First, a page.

The ETS also meaningfully expands the content and extent of information that employers must report to the DIR, applicable local health departments, the California Department of Public Health, and the National Institute for Occupational Safety and Health within 48 hours of a workplace COVID-19 outbreak. This includes employers’ obligations to walk a narrow line between maintaining the confidentiality of employee health information for certain notices while adhering to the ETS’ updated requirement to furnish unredacted medical records to the state, local, and federal bodies listed above. These updated reporting requirements will then similarly govern escalated testing requirements that are tiered depending on the size of an outbreak. Employers should work with counsel to ensure that they are properly complying with these notice requirements.

b. Paid Leave Requirements

The ETS requires employees who may have been exposed to COVID-19 or who test positive for the virus to remain excluded from the workplace for fourteen (14) days after the last known COVID-19 exposure. Employers must maintain all earnings, benefits, seniority, and other rights for employees who are excluded for this reason. Employers are not required to exclude employees from the worksite if they can temporarily reassign those employees to work where those employees do not have contact with other persons. As such, the ETS does not mandate its new paid sick leave requirements for those employees. The likely practical application here will at least encompass employees who are able to work from home. Finally, the ETS lists an exception where the employer can demonstrate the employee was not exposed at work. The ETS is unclear about how employers can apply this exception and overcome related workplace exposure presumptions, so employers should carefully monitor any further guidance on the issue.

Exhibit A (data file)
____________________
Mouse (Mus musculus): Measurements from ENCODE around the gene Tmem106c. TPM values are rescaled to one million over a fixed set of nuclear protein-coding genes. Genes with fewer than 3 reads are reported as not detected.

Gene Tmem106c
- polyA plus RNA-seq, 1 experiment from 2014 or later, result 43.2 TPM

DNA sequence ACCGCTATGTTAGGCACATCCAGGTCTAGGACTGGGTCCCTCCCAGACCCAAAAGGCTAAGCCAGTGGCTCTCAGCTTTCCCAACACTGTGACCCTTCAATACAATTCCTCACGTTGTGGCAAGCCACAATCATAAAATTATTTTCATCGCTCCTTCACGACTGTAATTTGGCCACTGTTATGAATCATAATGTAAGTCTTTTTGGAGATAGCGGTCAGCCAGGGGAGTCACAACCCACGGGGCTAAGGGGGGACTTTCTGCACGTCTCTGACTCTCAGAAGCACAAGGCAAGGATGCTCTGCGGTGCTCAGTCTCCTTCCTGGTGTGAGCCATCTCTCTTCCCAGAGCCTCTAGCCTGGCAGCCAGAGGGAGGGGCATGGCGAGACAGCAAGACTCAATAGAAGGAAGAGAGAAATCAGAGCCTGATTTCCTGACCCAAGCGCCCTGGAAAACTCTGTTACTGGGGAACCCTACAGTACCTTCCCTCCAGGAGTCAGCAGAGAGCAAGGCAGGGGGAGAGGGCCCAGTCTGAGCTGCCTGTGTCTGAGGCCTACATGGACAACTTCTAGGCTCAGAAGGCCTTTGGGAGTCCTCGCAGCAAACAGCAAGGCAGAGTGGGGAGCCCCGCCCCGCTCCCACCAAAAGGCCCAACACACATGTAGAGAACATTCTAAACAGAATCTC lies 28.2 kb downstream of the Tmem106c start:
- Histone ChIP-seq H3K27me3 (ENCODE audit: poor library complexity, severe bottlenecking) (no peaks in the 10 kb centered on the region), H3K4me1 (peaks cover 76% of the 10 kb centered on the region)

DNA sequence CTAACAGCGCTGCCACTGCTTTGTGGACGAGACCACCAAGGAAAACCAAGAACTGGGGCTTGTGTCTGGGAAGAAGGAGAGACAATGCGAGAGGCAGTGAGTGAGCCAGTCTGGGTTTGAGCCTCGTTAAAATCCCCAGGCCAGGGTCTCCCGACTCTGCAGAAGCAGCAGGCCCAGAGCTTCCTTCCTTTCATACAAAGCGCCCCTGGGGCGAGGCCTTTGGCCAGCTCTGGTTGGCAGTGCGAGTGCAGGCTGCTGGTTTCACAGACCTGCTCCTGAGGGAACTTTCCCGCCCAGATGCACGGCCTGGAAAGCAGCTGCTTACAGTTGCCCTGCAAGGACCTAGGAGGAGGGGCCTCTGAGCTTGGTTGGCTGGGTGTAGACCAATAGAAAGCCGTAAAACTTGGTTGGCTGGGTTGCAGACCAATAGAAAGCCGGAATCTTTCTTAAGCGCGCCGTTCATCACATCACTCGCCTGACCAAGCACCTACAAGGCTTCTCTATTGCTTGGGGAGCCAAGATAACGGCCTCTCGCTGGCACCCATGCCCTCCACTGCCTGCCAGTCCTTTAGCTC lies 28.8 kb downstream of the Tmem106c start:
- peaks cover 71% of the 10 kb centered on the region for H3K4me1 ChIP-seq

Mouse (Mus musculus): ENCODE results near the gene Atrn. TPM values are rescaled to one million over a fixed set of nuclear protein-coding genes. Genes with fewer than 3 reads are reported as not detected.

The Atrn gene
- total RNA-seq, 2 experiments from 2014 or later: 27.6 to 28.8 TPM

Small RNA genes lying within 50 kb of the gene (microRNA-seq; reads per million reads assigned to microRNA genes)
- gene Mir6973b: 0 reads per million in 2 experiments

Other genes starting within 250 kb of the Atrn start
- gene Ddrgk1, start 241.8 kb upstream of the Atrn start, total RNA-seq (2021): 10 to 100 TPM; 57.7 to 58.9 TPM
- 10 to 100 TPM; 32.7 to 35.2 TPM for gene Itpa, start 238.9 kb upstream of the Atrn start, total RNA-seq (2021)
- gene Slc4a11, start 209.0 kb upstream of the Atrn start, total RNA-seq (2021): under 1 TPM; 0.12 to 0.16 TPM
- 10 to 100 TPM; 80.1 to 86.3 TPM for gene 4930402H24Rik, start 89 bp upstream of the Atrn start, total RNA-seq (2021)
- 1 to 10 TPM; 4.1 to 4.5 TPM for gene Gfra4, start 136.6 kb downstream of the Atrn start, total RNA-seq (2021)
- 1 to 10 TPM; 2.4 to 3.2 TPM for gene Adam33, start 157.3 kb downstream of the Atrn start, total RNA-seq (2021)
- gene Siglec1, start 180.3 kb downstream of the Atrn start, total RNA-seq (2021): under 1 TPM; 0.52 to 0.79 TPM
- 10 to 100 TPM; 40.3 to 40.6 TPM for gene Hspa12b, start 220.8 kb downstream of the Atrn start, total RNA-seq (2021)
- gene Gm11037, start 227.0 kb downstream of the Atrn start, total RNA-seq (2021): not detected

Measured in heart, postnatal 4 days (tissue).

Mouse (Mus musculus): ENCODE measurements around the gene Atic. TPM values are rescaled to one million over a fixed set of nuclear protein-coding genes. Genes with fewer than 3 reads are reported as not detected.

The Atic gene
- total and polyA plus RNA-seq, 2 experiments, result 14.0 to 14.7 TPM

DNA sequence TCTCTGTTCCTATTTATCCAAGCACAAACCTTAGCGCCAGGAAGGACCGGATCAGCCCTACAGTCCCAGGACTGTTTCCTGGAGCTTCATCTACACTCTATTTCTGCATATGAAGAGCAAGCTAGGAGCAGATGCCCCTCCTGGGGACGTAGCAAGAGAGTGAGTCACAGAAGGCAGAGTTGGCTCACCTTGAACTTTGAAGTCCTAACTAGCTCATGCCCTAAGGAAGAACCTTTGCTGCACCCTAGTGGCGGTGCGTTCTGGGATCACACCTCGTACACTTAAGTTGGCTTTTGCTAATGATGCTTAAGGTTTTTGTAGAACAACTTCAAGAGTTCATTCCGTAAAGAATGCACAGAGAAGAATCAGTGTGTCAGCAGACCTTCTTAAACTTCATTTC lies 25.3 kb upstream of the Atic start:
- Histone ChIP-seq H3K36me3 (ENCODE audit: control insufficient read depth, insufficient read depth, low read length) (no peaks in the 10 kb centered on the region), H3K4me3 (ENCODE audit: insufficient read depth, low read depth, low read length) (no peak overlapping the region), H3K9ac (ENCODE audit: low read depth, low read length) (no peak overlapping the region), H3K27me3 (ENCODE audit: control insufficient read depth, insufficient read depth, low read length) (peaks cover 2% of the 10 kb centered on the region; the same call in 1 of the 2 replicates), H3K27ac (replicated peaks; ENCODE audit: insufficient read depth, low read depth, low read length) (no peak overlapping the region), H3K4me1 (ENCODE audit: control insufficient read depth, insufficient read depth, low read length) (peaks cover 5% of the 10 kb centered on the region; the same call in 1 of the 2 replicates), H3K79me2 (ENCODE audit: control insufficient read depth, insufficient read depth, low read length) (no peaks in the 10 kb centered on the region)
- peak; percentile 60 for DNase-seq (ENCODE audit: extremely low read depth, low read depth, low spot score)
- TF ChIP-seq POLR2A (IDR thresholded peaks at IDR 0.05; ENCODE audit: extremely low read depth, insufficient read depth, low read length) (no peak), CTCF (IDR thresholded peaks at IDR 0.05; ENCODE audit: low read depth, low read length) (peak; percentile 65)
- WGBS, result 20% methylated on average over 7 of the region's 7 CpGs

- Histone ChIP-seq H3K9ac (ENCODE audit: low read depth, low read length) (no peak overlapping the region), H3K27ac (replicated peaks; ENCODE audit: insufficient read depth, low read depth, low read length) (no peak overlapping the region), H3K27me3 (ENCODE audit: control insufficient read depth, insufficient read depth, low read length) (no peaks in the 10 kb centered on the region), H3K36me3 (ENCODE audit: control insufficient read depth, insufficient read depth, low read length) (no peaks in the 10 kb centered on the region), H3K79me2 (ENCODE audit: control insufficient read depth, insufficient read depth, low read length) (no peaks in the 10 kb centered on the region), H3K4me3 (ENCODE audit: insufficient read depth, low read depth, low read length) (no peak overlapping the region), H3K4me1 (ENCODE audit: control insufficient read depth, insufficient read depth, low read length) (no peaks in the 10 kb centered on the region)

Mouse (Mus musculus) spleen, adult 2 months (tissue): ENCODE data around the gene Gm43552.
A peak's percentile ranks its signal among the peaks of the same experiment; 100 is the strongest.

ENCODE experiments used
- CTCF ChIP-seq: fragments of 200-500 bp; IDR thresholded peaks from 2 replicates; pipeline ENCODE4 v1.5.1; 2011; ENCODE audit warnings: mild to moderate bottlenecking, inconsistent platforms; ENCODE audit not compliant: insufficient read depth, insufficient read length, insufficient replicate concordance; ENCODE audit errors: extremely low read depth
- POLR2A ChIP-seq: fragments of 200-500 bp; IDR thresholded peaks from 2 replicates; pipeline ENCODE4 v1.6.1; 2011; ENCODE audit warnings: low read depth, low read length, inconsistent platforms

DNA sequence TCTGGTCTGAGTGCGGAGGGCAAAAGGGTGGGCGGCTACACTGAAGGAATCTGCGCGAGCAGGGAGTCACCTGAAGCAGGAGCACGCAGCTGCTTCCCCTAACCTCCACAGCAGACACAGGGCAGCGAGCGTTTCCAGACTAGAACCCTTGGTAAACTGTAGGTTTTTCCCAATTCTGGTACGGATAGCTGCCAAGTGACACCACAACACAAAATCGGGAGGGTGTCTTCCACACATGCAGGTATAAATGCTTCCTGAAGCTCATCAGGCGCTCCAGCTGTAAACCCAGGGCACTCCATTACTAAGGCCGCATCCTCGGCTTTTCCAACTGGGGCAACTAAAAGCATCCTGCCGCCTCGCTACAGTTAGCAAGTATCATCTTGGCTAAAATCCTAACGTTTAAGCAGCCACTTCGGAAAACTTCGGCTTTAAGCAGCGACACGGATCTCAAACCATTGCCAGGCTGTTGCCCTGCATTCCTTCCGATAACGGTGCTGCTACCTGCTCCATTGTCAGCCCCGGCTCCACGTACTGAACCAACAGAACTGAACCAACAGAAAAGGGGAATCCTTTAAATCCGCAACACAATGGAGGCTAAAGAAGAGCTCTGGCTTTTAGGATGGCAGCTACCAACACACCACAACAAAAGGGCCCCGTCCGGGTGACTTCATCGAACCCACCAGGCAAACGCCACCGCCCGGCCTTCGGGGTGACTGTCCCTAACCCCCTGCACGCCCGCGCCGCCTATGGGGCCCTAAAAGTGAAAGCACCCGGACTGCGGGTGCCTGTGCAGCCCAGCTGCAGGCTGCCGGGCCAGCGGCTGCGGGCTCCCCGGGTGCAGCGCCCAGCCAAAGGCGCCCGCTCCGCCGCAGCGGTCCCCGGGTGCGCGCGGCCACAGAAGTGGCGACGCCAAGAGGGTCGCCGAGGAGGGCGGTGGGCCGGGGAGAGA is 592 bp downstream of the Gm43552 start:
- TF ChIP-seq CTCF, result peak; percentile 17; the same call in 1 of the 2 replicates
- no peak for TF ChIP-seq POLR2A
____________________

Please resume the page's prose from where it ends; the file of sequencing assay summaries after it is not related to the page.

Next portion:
Exceptions aside, this is a seismic update to preexisting supplemental COVID-19-related paid leave requirements. It does not specify applicable employer sizes like other state and federal legislation. More notably, the new standards do not enumerate any limits to the number of times an employee is absent due to the new mandatory exclusion periods.

The ETS does provide that employees may use existing employer-provided sick leave benefits, or other available public sources. The DIR’s FAQs clarify that an employer may require an employee subject to the ETS’ mandatory exclusion to first exhaust their paid sick leave benefits before receiving exclusion pay, in addition to other offsets. However, the significant takeaway is that employers must provide exclusion pay after the employee has exhausted those other benefits. This new paid leave mandate will likely face significant legal challenges, but employers should be prepared to comply with the ETS and the related cost implications while the standards remain in effect.

  1. Additional Guidance

Cal/OSHA plans to publish future guidance on the ETS in the coming weeks and will convene a separate stakeholder meeting in December to address these updates. It separately refers employers to various resources, including one-page guidance documents, FAQs, upcoming webinars, and related contacts for further information.

In the meantime, employers that employ workers in California should contact a Nelson Mullins attorney with any questions about the ETS.